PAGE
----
This is the time of year that many employees have an enhanced expectation that their service will be rewarded in the form of increased tips. It may also be when any accumulated fund, underwritten by the members, is distributed to the employees by the club. Additionally, this is likely to be the point where disputes arise regarding the fair distribution of the tips and their liability for tax.
HMRC states that whilst tips cannot count towards the National Minimum Wage they are subject to Income Tax with some, depending on how they are distributed, liable for National Insurance. The responsibility for ensuring the tax liability is met also varies, depending on how the tip was made.
If a tip is given directly to the employee, then it is liable for Income Tax but not National Insurance and the liability to declare it lies directly with the employee.
If tips are allocated or distributed by the employer, then the employer is liable for ensuring the payment of Income Tax and National Insurance through PAYE.
In certain circumstances the tips may be pooled and distributed by someone other than the employer and this is called a tronc, with the person in control known as the troncmaster. The troncmaster then becomes responsible for ensuring that any Income Tax and National Insurance is remitted through PAYE. Further guidance on tips, troncs and troncmasters is available on gov.uk.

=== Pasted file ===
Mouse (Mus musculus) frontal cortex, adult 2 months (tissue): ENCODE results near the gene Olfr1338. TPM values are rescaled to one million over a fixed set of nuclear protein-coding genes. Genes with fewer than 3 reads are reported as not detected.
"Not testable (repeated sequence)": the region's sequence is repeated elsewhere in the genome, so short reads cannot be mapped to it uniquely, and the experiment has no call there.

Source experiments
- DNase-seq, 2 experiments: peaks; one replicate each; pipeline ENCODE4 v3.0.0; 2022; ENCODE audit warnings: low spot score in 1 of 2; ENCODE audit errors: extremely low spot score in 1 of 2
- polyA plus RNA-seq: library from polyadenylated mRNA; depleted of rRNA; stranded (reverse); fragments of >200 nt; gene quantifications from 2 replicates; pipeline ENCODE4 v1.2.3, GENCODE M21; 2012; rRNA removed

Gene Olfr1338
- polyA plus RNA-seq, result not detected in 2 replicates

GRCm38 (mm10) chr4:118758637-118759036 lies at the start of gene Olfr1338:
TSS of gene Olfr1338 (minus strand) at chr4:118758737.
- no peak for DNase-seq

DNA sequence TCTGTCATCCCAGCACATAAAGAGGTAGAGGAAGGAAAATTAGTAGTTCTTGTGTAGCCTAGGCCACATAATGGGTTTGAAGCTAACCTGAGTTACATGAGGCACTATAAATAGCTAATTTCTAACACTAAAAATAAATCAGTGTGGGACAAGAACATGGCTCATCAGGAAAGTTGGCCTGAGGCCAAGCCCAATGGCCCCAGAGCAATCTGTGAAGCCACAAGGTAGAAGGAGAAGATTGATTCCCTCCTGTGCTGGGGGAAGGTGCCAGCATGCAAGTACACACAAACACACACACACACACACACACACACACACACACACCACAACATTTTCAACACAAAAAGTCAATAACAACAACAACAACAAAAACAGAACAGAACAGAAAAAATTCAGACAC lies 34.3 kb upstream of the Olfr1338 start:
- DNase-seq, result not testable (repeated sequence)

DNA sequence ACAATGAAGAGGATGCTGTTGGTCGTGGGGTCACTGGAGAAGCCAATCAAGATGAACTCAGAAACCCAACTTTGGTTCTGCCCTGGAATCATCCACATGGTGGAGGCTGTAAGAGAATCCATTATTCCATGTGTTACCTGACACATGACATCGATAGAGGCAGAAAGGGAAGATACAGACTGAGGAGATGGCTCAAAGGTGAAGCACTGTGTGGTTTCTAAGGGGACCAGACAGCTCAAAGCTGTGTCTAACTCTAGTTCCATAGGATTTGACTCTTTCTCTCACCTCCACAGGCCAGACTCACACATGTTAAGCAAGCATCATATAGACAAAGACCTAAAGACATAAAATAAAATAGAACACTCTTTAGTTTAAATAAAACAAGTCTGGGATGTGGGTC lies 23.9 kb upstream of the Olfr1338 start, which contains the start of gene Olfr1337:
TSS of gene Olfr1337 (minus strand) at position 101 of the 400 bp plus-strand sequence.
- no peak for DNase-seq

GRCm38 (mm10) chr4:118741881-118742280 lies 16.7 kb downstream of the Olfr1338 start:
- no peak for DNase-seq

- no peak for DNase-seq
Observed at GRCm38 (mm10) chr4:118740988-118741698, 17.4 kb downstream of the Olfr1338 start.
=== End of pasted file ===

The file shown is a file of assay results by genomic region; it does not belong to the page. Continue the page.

If you impose a mandatory service charge and the money is paid out to your employees, National Insurance is always due on the payments no matter what the arrangements are for sharing out the money. In addition, mandatory service charges are also part of the consideration for the underlying supply and are therefore standard-rated for VAT, therefore the monies available to the employees will be further reduced.
If you do not currently have a policy on tips, or wish to review one, then the government has published a voluntary Code of Best Practice on tips, gratuities and service charges which can be used for guidance.